Crittenden was the medical director of Healthy Life until his resignation in August 2011 when the Maryland Board of Physicians - the agency authorized to issue licenses to practice medicine in Maryland and to discipline licensees - initiated an investigation into Crittenden’s prescribing practices.  This investigation ultimately led the Maryland Board of Physicians to suspend Crittenden’s medical license.

Wiseberg, who was not a doctor, established the standard operating procedures for Healthy Life, including which drugs the prescribing physician could prescribe and the maximum dosage amounts of these drugs.  Healthy Life also accepted cash payments in exchange for providing prescriptions for large amounts of oxycodone, alprazolam and other drugs, to customers who did not have a legitimate medical need for the drugs.

To maximize profits, they also encouraged the prescribing physicians, including Crittenden, to prescribe the maximum amount of oxycodone to each customer; and established that prescriptions would be written for 28-day cycles as opposed to 30-day cycles. Additionally, Margulis and Resnick handled complaints by Healthy Life customers who were unhappy with the prescriptions they received, particularly when a medical provider might prescribe less oxycodone than the customer wanted.  In those instances, Margulis and Resnick would intervene and ask the prescribing medical provider to reconsider, knowing it would lead the provider to give the customer what the customer wanted. 

Crittenden was acquitted on 15 of the drug distribution counts.

Crittenden faces a maximum sentence of 20 years in prison.  A sentencing date will be scheduled in the near future.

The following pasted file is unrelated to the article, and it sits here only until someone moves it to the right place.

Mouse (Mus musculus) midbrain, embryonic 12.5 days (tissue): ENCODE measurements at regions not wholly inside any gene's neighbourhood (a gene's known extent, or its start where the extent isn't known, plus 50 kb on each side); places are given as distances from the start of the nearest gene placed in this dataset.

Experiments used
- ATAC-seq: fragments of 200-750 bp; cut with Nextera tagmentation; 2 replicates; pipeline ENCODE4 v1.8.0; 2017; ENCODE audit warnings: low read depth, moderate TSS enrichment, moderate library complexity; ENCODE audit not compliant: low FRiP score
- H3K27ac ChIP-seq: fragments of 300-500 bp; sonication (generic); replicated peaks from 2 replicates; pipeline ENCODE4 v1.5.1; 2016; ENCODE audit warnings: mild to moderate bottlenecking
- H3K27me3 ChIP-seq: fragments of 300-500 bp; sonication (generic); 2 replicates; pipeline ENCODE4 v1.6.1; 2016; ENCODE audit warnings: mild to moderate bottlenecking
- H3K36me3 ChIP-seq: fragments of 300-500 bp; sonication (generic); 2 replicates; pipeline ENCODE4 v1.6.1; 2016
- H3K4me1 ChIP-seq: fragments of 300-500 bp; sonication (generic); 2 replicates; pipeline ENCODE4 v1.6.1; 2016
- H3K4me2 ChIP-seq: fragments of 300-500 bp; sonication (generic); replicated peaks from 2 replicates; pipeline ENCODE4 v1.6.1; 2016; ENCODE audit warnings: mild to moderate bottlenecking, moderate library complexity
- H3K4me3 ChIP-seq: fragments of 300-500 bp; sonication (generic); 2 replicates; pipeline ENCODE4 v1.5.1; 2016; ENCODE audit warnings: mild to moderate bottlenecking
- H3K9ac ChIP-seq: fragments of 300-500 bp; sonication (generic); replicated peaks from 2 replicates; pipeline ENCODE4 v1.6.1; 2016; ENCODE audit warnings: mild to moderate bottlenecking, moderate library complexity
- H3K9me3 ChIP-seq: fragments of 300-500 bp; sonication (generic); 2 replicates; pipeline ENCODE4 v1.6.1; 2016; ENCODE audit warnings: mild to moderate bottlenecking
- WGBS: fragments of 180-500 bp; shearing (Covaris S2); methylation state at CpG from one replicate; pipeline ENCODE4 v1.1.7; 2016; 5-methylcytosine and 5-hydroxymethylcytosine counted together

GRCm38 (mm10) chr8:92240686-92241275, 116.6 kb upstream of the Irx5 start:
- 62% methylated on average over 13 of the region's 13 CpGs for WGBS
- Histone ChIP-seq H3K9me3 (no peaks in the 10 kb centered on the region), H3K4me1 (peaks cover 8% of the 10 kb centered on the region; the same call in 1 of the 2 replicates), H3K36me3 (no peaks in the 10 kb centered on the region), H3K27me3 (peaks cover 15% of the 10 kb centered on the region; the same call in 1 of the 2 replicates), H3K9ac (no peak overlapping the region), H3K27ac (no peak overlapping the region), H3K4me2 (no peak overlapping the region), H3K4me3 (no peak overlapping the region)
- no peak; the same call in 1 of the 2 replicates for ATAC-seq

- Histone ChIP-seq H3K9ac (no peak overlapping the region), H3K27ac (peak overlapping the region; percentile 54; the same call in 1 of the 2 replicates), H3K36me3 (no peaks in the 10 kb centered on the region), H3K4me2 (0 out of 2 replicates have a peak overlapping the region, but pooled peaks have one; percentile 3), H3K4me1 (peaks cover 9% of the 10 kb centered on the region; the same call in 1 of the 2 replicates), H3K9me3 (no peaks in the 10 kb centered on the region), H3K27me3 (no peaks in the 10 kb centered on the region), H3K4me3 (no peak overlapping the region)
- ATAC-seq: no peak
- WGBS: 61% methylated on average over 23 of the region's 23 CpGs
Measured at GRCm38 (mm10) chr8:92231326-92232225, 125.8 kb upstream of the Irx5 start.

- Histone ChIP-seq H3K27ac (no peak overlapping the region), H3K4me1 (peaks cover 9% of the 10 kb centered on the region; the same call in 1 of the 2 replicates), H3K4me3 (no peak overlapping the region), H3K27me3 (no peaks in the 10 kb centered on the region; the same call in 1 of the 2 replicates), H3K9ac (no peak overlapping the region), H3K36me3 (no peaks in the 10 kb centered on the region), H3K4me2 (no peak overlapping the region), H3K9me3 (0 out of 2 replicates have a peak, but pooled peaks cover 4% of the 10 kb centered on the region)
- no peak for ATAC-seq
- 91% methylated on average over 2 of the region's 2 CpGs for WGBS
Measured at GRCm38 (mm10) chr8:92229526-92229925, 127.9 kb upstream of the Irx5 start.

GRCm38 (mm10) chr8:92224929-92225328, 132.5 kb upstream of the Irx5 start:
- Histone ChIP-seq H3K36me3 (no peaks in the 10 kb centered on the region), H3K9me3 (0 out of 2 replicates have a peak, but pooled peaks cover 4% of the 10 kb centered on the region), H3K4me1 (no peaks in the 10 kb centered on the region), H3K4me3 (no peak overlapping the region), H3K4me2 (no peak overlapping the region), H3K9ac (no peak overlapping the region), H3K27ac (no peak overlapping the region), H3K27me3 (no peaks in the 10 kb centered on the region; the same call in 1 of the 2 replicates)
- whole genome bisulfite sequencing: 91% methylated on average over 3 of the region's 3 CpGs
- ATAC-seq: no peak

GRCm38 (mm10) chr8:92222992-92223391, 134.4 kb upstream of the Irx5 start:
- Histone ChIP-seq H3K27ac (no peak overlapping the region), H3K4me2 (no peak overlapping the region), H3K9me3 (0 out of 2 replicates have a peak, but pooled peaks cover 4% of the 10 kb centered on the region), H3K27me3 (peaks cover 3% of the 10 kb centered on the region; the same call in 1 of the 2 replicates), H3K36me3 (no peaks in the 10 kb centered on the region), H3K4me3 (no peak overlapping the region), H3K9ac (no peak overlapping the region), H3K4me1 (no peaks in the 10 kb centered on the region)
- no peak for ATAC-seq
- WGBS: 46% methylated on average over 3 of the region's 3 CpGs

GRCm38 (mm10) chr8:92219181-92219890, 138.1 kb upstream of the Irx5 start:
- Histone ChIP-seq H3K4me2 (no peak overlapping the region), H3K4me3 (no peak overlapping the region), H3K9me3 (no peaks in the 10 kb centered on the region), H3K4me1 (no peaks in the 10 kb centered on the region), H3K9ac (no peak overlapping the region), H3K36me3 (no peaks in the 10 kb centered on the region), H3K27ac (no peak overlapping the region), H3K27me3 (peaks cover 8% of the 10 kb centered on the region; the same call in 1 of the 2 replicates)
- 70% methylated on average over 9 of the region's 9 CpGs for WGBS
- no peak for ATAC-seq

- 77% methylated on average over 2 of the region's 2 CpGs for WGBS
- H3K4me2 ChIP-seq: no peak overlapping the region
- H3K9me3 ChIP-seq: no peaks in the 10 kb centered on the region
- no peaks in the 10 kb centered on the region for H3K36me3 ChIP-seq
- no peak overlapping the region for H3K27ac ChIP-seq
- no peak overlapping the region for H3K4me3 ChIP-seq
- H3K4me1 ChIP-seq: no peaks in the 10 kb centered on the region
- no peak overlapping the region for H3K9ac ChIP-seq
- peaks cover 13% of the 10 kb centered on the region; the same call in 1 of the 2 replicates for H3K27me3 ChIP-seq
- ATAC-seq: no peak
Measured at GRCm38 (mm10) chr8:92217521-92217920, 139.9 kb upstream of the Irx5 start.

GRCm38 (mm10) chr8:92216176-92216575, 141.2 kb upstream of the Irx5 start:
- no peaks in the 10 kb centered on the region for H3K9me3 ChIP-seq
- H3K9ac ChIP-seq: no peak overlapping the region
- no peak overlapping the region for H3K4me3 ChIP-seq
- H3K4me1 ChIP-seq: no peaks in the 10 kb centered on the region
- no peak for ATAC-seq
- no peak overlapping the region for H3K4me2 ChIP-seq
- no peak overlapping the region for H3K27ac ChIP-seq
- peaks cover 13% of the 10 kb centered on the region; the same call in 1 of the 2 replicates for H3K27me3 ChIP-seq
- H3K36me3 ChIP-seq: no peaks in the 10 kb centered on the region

Michael Resnick, a/k/a Michael Reznikov, age 54, and his wife, Alina Margulis, age 49, both of Brooklyn, New York; Gerald Wiseberg, a/k/a Gerry Wiseberg and Jerry Wiseberg, age 82, of Boca Raton, Florida; along with Daniel Alexander, age 53, of Pikesville, Maryland, who served as a medical director at Healthy Life after Crittenden resigned, previously pleaded guilty to conspiracy to distribute oxycodone and alprazolam. Margulis also pleaded guilty to money laundering, and Resnick also pleaded guilty to structuring currency deposits. Resnick and Margulis have agreed to the entry of an order to forfeit $280,000, the amount of illicit profits they received from the scheme.  Alexander has agreed to the entry of an order to forfeit $30,000, the amount he was paid for his activities at Healthy Life. Chief U.S. District Judge Catherine C. Blake has scheduled sentencing for Wiseberg on March 7, Resnick and Margulis on March 18, and Alexander on March 25.

United States Attorney Rod J. Rosenstein commended DEA, IRS-CI, Baltimore County Police Department and Baltimore County State’s Attorneys’ Office for their work in the investigation. Mr. Rosenstein thanked Assistant U.S. Attorneys Jason D. Medinger and Peter J. Martinez, who are prosecuting this Organized Crime Drug Enforcement Task Force case.

Topic(s): 
Drug Trafficking
Health Care Fraud
Prescription Drugs
Project Safe Neighborhoods
Component(s): 
Updated February 22, 2016